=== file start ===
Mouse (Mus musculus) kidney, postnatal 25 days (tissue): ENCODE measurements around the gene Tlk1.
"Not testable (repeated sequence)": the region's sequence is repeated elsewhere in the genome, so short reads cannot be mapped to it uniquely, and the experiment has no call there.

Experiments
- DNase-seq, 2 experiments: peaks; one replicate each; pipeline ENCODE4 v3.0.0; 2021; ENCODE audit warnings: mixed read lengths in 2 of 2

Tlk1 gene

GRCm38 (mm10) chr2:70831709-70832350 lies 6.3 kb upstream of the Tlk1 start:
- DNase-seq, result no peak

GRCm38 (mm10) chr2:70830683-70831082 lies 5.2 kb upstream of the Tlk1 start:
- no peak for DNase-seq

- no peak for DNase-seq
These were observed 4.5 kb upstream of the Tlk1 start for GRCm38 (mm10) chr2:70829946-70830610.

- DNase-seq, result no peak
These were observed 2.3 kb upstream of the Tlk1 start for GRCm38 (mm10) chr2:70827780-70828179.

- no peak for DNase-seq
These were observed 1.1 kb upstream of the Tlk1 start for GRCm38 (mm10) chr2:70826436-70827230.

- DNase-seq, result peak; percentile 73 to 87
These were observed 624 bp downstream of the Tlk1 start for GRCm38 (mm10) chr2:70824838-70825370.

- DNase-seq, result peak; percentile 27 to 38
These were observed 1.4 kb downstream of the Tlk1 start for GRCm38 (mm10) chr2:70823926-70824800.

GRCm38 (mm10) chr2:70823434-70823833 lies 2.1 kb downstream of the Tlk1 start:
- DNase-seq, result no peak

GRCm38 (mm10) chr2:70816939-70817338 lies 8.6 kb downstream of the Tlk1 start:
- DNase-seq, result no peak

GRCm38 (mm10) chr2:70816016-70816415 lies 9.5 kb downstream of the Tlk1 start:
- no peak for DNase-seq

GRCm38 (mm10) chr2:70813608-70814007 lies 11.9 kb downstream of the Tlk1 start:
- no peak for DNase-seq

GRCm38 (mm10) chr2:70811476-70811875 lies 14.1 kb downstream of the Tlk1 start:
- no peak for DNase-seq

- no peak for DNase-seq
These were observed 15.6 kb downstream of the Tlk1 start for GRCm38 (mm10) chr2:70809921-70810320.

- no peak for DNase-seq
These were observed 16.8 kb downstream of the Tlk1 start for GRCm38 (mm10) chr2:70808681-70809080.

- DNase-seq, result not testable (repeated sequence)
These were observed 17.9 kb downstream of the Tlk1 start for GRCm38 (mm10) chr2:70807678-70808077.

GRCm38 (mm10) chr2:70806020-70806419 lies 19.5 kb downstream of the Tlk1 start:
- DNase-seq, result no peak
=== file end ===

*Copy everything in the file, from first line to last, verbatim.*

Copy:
Mouse (Mus musculus) kidney, postnatal 25 days (tissue): ENCODE measurements around the gene Tlk1.
"Not testable (repeated sequence)": the region's sequence is repeated elsewhere in the genome, so short reads cannot be mapped to it uniquely, and the experiment has no call there.

Experiments
- DNase-seq, 2 experiments: peaks; one replicate each; pipeline ENCODE4 v3.0.0; 2021; ENCODE audit warnings: mixed read lengths in 2 of 2

Tlk1 gene

GRCm38 (mm10) chr2:70831709-70832350 lies 6.3 kb upstream of the Tlk1 start:
- DNase-seq, result no peak

GRCm38 (mm10) chr2:70830683-70831082 lies 5.2 kb upstream of the Tlk1 start:
- no peak for DNase-seq

- no peak for DNase-seq
These were observed 4.5 kb upstream of the Tlk1 start for GRCm38 (mm10) chr2:70829946-70830610.

- DNase-seq, result no peak
These were observed 2.3 kb upstream of the Tlk1 start for GRCm38 (mm10) chr2:70827780-70828179.

- no peak for DNase-seq
These were observed 1.1 kb upstream of the Tlk1 start for GRCm38 (mm10) chr2:70826436-70827230.

- DNase-seq, result peak; percentile 73 to 87
These were observed 624 bp downstream of the Tlk1 start for GRCm38 (mm10) chr2:70824838-70825370.

- DNase-seq, result peak; percentile 27 to 38
These were observed 1.4 kb downstream of the Tlk1 start for GRCm38 (mm10) chr2:70823926-70824800.

GRCm38 (mm10) chr2:70823434-70823833 lies 2.1 kb downstream of the Tlk1 start:
- DNase-seq, result no peak

GRCm38 (mm10) chr2:70816939-70817338 lies 8.6 kb downstream of the Tlk1 start:
- DNase-seq, result no peak

GRCm38 (mm10) chr2:70816016-70816415 lies 9.5 kb downstream of the Tlk1 start:
- no peak for DNase-seq

GRCm38 (mm10) chr2:70813608-70814007 lies 11.9 kb downstream of the Tlk1 start:
- no peak for DNase-seq

GRCm38 (mm10) chr2:70811476-70811875 lies 14.1 kb downstream of the Tlk1 start:
- no peak for DNase-seq

- no peak for DNase-seq
These were observed 15.6 kb downstream of the Tlk1 start for GRCm38 (mm10) chr2:70809921-70810320.

- no peak for DNase-seq
These were observed 16.8 kb downstream of the Tlk1 start for GRCm38 (mm10) chr2:70808681-70809080.

- DNase-seq, result not testable (repeated sequence)
These were observed 17.9 kb downstream of the Tlk1 start for GRCm38 (mm10) chr2:70807678-70808077.

GRCm38 (mm10) chr2:70806020-70806419 lies 19.5 kb downstream of the Tlk1 start:
- DNase-seq, result no peak